Translated by Alex Niemi
THE JOHN CAGE EXPERIENCES
The hotel room (during the duration of the experience john cage or his equivalent will stretch his arm desperately toward a bedside lamp that is real and illuminated but nevertheless unreachable)
We ask ourselves what goes on in john cage’s head. We also ask ourselves what he thinks about. After walking many many kilometers. In 1935. In the Arizona desert. John cage. And the future mrs. cage. The fiancée of mr. cage. A superb woman. Certainly. At that point in time. In a baby doll nightdress. Well. They arrive at a hotel. They take a room in a hotel. With a bed. One bed. For two. Wow. It’s. Yes. Sex. It’s. Yes. Very hot. Very hot between john cage and the future mrs. cage. But. After a frugal meal. And even though it’s very hot very sexy between john cage and the future mrs. cage. We ask ourselves why john cage. Once in his
(john cage or his equivalent meaning anybody, you or me, stretches an arm desperately towards a bedside lamp that is real and illuminated, and if the rendering of the experience is done sitting down, at the far end of the table)
bed. After his ablutions. Once the covers are pulled tightly up to his armpits. Stretches his right arm out desperately to turn off the hotel bedside lamp. We ask ourselves why john cage. Comfortably stretched out on his bed. In pale blue pajamas for example something very ugly very astonishingly old-fashioned. Doesn’t just ask his future wife who’s still awake at this hour. Still in the middle of the night. As for her. The ablutions. To turn off the hotel bedside lamp when she comes soon. In 5 minutes. Max. To
(the effort that it costs to stretch out an arm is clearly visible on the face of john cage or his equivalent, anyway we see it if the rendering of the experience is done sitting down… if the rendering of the experience takes place lying down, all the effort will be visible in the body of john cage or his equivalent writhing desperately to reach this damn lamp)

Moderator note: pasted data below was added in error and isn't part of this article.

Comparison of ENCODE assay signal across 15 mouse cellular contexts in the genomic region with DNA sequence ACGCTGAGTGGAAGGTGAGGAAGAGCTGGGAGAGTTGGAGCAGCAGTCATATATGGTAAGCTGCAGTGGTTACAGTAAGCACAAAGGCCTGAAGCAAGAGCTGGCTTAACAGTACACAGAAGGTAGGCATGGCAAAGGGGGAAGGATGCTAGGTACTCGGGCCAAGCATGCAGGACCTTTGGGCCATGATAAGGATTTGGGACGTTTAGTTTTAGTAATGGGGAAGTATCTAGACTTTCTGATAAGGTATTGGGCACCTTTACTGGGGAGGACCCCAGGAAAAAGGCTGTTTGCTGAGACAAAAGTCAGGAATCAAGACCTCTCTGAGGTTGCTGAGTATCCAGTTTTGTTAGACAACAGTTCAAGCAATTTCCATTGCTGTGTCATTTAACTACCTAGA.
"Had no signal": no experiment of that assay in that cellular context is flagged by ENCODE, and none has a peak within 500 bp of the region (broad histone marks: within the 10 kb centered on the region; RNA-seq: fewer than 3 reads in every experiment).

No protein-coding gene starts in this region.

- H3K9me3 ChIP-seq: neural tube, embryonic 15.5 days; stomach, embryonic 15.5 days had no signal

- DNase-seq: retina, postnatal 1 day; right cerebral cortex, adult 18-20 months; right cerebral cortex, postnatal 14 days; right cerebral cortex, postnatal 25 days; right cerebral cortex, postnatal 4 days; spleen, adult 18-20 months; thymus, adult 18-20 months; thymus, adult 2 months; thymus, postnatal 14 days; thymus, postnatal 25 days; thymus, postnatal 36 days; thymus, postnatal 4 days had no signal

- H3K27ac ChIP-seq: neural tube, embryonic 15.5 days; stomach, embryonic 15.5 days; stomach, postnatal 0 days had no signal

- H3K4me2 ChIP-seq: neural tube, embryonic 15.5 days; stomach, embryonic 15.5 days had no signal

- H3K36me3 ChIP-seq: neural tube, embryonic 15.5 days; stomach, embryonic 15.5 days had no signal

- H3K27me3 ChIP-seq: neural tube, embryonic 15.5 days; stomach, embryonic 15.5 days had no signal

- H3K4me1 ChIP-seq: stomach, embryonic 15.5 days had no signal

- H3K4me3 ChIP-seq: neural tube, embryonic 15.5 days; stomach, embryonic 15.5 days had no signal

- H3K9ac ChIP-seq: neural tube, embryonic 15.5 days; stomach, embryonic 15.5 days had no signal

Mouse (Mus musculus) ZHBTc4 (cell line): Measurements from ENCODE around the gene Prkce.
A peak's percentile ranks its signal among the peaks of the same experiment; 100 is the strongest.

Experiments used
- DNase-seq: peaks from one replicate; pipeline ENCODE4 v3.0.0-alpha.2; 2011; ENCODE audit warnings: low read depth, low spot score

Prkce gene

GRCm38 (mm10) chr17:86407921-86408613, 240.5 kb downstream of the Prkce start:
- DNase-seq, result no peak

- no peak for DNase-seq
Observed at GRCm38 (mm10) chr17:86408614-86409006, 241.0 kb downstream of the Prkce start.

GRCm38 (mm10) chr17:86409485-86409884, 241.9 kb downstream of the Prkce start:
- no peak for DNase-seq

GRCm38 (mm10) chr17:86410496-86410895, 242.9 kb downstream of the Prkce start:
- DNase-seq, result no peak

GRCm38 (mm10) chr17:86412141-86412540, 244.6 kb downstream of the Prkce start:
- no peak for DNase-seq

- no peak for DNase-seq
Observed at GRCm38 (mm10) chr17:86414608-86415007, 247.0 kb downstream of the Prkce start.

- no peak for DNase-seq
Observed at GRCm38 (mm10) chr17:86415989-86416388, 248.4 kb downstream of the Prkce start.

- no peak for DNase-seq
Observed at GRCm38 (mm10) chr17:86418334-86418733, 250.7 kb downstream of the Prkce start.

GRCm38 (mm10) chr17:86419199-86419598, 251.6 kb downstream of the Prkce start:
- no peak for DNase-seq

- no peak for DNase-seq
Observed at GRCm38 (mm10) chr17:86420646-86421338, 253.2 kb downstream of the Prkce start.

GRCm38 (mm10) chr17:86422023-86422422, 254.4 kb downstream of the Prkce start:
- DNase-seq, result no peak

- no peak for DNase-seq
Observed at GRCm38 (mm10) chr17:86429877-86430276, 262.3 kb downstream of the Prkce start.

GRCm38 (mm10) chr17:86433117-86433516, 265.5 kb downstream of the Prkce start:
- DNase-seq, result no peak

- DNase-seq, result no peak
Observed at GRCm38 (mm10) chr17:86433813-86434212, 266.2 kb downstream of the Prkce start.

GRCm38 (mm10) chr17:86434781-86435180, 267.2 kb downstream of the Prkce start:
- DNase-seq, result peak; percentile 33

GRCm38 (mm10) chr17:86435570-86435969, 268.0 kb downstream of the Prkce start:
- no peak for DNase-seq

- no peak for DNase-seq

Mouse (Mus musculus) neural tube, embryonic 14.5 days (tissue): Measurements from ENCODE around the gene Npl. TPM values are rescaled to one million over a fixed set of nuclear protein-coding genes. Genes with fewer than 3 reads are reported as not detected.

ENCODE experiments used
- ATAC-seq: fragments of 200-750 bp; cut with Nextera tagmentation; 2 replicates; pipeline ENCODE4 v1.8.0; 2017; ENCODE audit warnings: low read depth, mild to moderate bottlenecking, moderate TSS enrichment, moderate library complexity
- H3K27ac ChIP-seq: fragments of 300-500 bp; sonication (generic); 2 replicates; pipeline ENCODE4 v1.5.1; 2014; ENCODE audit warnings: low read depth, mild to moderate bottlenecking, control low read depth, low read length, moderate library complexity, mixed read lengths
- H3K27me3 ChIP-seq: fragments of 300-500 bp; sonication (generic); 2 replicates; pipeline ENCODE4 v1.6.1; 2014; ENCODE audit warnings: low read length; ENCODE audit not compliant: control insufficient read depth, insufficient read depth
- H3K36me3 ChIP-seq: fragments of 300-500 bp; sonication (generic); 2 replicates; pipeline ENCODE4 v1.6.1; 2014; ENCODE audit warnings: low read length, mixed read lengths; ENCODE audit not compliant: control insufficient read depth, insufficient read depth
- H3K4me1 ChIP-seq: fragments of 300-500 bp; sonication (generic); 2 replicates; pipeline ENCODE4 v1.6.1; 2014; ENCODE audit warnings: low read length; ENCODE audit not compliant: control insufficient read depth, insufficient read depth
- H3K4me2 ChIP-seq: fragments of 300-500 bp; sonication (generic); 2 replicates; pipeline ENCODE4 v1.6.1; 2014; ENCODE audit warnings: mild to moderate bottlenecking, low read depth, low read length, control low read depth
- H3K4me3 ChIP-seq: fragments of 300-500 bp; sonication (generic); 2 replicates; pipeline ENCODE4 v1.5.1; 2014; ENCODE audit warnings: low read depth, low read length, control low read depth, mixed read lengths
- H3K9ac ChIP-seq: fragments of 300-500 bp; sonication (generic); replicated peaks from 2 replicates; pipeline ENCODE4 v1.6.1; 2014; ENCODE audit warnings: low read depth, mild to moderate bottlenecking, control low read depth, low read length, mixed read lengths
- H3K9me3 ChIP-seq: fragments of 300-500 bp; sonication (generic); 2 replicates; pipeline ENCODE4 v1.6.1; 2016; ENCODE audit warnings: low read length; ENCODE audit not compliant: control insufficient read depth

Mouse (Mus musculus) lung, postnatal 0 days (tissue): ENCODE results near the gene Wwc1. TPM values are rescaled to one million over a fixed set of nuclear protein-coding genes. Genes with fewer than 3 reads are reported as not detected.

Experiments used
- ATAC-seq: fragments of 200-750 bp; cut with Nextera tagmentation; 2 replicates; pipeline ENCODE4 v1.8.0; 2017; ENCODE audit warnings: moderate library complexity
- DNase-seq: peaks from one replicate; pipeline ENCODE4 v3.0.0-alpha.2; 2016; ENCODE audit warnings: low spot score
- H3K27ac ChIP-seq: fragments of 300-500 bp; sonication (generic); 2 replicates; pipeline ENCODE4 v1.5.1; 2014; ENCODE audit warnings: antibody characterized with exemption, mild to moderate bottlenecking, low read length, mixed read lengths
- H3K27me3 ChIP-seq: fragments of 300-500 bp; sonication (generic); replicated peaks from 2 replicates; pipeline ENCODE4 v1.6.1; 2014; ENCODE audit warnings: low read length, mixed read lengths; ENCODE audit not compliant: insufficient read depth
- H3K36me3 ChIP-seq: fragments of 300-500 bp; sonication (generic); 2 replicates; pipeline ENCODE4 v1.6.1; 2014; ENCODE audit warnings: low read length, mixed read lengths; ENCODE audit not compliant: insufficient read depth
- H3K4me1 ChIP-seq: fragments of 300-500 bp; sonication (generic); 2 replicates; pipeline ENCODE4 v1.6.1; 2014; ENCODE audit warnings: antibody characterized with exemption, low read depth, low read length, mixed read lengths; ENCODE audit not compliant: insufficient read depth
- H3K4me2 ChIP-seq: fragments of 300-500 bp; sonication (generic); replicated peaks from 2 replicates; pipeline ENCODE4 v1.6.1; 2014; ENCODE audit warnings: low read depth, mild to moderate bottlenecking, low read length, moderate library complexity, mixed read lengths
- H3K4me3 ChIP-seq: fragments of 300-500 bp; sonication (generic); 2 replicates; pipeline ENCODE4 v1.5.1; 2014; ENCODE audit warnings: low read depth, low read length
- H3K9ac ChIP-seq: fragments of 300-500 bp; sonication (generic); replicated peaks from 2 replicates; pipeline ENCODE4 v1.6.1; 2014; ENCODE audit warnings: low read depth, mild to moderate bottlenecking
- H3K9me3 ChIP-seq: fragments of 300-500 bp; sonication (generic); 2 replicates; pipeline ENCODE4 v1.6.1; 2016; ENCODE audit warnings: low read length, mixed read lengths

sleep. To join in fact her. Yes. Fiancé. This is the way we say things. In fact. We ask ourselves a lot of things on the subject of john cage a man like everyone else meaning like you and me like you and me. It appears looking as we do here in detail at john cage’s reasons for being and for acting that there is in john cage’s head like in
(if everything takes place lying down, the body of john cage or his equivalent should render the effort without moving too much, john cage’s experience being as mental as it is physical)
anybody’s head a black hole. Well. Then. Meaning. We notice for example how carefully john cage smoothed the sheets and the blanket so that john cage is now in his hotel room perfectly ensconced in a creaseless sarcophagus. The
(here, for a little variety, attempt 2 quick punches in the direction of the lamp)
wallpaper in the room is tearing at the rate of 1 mm per year. Once the drapes are drawn. They don’t let in a single sound from the street. Not a single tire screech for example. Not a single drinking song bellowed by a drunkard. So that. We
(a small jump towards the lamp and that’s it)
can say that. In the hotel room. John cage and the future mrs. cage. Human beings. All the same. Like you and me. Like you and me. Well. They live yes as if in the shadow of an experience. They live an experience withdrawn from the world. So that. Everything that happens in shadow. Everything that happens in the hotel room. Well. Yes. Assumes. John cage thinks. Suddenly nervous. A considerable importance. So that. John cage thinks. Suddenly nervous. There is some of that. Of this experience. Something of. Yes. Well. To get out of it. Without a doubt. Without a doubt. John cage thinks. The composer. The
(take care separating the words and gestures, to let each live in turn and have a space where it can stretch out easily, thinks john cage or his equivalent)